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    Robert i agree its set up for one coil. so i give up some dwell time not a big deal to me but it should hit on all 8


    James the one on Ebay looks way too short to fit my engine


    There is an extension shaft that fits between the distributor and the top of the oil pump. It doesn’t look like the auction includes it. The 668E distributor is the correct one for all ’29s


    Eric, just to help clarify, is your distributor rub block 4 lobe or 8?



    8 lobes


    Cislak will have the drive shaft available also.


    ok so i pulled the Distributor out and disassembled it and found the shaft was loose. So i chucked it up in the lathe and bored the cast iron housing out the fit a larger bushing. Reassembled set points installed and cars runs like a top!

    have lots of photos will post as i have time


    Good to hear.

    Guess all that slop meant the points weren’t opening and closing as they should.


    That’s a great lesson for all of us. Thanks Eric.


    Nice work, Eric. What make and model is the distributor you are using?


    661 c


    Best lesson…….keep the car stock. I would still at least buy the parts to make the car correct. That way you have them in hand. Many people will not consider a car that’s modified or has wrong components. Having hem on the shelf is always a good idea.


    Buy the original parts while they are available, before they disappear.

    eBay was once flooded with Series 80/81 parts, but now they are very difficult to find anywhere.



    I agree with Peter and Ed, there was a time when you could find a UU2 carb at almost any old car swap meet.

    Wish I had picked up a half dozen back then since they are like hen’s teeth now.


    Like honest politicians!


    With an 8 lobe cam, one set of points is correct. How much play is there in the distributor shaft?

    If you turn the engine until the points are open, the point block on a cam lobe. and then move the cam and shaft back and forth, you can see if the wear is enough to allow the points to not open, or not close.

    If you think that the wear / slop in the shaft is great enough that the points might not open for some cylinders, as a ‘proof of idea’. Set the points with a .005″ wider gap, this ought to get the points to open for all 8 cylinders. If not, then you likely have bad wires in the wiring tube.

    Possible/probable causes of a miss;

    Fouled spark plug; flooded from too much fuel, too much oil, or cartooned up from use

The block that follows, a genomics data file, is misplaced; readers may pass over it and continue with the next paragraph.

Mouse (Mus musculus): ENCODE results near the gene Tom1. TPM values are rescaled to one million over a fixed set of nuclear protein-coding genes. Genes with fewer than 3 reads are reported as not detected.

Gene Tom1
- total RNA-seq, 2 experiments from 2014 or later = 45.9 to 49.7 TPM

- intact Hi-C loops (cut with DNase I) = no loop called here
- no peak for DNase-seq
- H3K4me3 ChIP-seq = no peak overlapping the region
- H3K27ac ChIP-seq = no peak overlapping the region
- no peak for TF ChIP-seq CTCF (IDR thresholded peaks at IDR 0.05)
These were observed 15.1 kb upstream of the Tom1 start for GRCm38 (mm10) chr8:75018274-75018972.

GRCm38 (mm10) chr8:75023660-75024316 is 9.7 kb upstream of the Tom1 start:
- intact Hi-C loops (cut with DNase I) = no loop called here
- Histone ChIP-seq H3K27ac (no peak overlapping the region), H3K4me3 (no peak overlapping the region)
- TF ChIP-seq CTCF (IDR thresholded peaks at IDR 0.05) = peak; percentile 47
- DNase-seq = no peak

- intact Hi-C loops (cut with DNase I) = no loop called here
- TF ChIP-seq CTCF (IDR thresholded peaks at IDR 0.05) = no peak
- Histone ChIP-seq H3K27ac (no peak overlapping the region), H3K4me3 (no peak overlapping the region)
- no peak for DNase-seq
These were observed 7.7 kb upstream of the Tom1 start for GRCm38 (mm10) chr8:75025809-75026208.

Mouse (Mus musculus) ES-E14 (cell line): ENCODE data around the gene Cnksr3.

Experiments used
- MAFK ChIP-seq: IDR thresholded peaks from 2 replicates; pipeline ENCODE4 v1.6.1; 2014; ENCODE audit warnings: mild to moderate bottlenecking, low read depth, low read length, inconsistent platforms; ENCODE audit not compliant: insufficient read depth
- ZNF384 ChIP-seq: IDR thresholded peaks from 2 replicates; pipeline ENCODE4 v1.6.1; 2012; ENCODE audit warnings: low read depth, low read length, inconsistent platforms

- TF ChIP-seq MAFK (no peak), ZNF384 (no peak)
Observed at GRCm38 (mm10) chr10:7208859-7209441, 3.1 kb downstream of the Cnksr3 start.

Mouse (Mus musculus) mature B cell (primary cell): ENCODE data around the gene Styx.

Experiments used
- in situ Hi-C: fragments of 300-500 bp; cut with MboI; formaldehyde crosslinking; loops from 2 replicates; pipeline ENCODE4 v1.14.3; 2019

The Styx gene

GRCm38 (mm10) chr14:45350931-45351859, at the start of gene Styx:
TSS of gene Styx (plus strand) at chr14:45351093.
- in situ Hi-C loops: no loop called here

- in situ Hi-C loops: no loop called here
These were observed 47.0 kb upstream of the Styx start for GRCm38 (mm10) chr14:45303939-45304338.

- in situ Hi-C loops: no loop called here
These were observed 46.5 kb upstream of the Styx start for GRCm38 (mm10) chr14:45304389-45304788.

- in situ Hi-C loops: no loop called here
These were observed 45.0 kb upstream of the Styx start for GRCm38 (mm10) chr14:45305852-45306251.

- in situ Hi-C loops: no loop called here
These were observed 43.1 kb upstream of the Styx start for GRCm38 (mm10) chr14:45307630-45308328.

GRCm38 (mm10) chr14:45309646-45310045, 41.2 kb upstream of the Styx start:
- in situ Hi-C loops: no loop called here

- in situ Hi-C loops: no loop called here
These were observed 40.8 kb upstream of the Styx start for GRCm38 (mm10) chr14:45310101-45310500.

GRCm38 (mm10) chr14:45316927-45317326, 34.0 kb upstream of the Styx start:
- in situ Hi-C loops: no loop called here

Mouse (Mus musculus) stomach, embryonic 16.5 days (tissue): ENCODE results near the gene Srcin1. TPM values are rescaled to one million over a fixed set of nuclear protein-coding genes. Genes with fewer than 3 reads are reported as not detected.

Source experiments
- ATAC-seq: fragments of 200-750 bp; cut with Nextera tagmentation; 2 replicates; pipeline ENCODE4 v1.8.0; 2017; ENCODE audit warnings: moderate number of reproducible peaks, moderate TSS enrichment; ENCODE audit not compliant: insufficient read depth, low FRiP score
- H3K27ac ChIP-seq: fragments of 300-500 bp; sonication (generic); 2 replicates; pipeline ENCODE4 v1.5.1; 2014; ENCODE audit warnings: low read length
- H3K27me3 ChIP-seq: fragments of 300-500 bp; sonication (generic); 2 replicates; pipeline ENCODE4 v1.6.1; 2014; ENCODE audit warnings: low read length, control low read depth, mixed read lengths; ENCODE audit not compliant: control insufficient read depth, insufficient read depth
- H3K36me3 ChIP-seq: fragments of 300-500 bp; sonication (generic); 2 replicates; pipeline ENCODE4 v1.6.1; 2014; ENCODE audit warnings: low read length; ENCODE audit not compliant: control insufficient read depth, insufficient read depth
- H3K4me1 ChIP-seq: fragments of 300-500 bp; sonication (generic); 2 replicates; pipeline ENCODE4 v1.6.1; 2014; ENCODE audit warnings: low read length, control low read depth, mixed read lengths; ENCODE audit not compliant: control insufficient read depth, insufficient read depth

Spark plug wiring cracked and the arc jumping inside the wiring tube, not at the spark plug

    Distributor cap has a crack, or is dirty and the dirt is conducting the spark to the distributor body.

    Low compression on the missing cylinders.

    Bad manifold gasket, allowing air into the port, leaning out the mixture.

    Worn distributor shaft [discussed above]

    Modern carbon-core spark plug wires: These engines need copper-wire core spark plug wires.

    Several more, but this will get you heading in the right direction.

    Greg Long


    Greg I do drivabilty on new cars for a living. i just don’t have much depth of knowledge on old points system, i put an inline spark test on the coil wire between the coil and distributor. then we started the engine and videoed the tester. when we slowed the video down you could see the broken rhythm of the spark. so i pulled the dist and pulled it completely apart. That is when i found out just how bad the bushing were. so i drove out the old ones and bored the housing out in the lathe and pressed in a new bushings.the shaft was only worn about .002 so now i have about .005 shaft movement.


    Eric, Your car makes the third Pierce I have seen with this distributor. It is a perfect drop in fit. That said, I drove one on tour and it performed just fine. If you ever need parts for it, it’s from a 1932 Pontiac Model 302. I think the real reason we see them in Pierce is they were automatic advance distributors. The advance curve is a little difference than the Pierce. The advance starts at 4.5 degrees, Pierce is at 6 degrees. Max advance is 27 degrees. Pierce is 20 degrees. both at 2600 rpms. Point gap is also narrower at .013-.017. This is why our experts were baffled by your original post as it is not Pierce but must of been a “hotrod”” idea back in the day. Karl”


    Just for kicks, I looked up the total production of Pontiac V8 for 1932, it was 6200+ units. The alternate 6 cylinder was 39,000.

    I bet only a few are around today.


    I have a sun Distributor machine and was thinking i should set it up and set the advance curve i may have specs for a 32 pontiac. is there ANY advance weights in the right Distributor?

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